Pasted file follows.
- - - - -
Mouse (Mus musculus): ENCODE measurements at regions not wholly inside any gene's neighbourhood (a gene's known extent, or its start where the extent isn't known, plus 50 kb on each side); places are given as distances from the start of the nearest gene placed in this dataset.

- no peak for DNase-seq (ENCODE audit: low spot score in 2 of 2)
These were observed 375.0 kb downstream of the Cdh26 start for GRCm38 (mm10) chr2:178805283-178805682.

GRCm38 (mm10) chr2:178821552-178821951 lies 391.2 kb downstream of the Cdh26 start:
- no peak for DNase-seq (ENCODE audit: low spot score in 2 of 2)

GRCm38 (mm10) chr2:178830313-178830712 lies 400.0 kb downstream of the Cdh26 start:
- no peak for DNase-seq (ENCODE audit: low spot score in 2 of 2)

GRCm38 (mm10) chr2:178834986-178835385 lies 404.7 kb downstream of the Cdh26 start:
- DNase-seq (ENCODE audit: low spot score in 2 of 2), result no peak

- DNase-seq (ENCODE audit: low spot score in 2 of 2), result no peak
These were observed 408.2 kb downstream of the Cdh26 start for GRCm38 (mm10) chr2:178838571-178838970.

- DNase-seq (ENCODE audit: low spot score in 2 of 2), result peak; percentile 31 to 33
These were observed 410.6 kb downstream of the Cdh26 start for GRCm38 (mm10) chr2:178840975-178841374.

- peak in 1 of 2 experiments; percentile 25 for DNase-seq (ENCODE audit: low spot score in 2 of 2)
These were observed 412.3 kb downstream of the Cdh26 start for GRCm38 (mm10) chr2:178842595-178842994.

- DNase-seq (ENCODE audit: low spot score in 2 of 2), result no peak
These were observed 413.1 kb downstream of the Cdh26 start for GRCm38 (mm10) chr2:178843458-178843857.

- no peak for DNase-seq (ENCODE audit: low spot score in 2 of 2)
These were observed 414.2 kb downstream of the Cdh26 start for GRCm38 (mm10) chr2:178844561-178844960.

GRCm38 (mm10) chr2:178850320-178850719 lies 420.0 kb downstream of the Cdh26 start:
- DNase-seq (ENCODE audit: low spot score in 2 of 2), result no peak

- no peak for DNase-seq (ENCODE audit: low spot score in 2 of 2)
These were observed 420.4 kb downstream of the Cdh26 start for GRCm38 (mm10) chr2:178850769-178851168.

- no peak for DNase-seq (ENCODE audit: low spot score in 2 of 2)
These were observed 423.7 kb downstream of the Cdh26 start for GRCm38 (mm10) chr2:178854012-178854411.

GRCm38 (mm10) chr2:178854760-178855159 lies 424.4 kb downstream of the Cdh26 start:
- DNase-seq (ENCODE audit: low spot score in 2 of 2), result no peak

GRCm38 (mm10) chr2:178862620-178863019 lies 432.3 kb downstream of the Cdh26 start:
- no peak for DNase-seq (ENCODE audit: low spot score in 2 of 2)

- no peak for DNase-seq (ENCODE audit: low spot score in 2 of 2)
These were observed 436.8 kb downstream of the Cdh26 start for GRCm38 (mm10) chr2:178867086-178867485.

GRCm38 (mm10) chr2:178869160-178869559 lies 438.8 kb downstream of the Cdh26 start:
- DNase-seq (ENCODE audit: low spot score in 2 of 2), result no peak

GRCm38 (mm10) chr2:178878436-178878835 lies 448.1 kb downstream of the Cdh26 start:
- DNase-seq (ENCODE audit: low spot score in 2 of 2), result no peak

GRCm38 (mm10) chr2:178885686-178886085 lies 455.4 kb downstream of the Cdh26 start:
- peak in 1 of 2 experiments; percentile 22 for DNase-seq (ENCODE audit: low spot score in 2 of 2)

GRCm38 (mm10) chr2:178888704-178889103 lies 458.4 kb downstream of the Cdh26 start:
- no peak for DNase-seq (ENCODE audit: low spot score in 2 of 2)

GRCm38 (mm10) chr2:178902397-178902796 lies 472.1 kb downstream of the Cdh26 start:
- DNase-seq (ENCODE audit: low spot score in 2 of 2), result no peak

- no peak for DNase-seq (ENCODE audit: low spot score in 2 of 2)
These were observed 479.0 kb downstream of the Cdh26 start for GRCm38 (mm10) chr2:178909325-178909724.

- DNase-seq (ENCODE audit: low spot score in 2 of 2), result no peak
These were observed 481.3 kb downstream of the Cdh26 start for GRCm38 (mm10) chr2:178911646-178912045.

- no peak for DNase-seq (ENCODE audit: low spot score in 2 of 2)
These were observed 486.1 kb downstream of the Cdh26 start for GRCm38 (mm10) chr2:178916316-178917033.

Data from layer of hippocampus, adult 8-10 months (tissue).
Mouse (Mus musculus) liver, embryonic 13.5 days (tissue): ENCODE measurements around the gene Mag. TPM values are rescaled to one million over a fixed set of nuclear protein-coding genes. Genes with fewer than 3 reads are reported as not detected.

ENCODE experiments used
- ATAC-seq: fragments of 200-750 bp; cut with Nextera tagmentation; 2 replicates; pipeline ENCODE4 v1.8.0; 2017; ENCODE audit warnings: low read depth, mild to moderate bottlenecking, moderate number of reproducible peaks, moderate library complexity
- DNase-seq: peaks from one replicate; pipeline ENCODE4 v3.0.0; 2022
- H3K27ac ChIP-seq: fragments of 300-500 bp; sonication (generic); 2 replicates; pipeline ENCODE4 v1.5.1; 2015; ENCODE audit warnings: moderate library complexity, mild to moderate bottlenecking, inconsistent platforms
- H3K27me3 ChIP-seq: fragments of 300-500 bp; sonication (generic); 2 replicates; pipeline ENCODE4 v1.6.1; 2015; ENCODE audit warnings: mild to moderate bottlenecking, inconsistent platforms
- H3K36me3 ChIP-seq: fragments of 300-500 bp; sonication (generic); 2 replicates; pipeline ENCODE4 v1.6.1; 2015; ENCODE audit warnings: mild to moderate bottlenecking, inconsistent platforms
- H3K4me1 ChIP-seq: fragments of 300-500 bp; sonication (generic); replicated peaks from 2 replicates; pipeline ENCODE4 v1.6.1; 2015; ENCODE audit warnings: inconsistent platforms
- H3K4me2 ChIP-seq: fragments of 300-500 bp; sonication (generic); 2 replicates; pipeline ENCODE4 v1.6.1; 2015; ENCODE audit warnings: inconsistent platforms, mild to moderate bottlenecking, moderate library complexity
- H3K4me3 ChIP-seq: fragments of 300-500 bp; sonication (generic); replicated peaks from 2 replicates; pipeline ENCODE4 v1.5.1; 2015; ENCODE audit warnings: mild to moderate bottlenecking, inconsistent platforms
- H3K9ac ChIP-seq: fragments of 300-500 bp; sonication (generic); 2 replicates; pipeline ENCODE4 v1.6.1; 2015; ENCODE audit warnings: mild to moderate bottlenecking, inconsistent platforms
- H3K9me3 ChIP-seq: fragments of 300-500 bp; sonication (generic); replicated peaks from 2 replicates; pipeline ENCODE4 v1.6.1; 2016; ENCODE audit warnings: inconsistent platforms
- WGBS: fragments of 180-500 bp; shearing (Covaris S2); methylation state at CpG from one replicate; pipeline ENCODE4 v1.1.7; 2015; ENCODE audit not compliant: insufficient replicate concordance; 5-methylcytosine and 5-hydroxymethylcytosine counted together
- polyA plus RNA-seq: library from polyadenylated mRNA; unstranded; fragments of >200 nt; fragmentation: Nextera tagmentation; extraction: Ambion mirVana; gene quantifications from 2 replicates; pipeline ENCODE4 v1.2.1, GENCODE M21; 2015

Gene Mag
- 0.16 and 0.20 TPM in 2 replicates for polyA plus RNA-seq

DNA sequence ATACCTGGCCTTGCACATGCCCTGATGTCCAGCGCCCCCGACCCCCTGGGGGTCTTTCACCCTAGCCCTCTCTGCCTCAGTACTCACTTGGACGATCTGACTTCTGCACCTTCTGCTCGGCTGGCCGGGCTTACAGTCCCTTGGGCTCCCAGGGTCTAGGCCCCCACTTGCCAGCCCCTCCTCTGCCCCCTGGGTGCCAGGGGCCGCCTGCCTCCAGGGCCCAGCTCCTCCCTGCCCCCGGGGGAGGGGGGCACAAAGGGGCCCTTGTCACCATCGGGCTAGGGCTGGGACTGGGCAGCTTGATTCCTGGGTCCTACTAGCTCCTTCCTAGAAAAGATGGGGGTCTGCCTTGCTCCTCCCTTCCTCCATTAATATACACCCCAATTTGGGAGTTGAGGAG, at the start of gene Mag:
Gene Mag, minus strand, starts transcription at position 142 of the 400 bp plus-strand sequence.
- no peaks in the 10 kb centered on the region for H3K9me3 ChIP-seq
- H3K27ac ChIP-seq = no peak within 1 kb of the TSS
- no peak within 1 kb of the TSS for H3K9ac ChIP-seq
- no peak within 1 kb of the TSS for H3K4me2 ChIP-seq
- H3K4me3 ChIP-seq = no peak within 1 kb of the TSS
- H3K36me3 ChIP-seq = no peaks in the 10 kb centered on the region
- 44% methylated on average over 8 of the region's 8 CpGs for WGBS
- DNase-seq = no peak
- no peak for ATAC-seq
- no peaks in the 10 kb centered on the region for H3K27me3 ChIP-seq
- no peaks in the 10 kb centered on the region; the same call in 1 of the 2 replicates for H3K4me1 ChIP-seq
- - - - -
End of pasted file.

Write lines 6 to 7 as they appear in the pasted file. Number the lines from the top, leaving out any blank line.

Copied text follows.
GRCm38 (mm10) chr2:178830313-178830712 lies 400.0 kb downstream of the Cdh26 start:
- no peak for DNase-seq (ENCODE audit: low spot score in 2 of 2)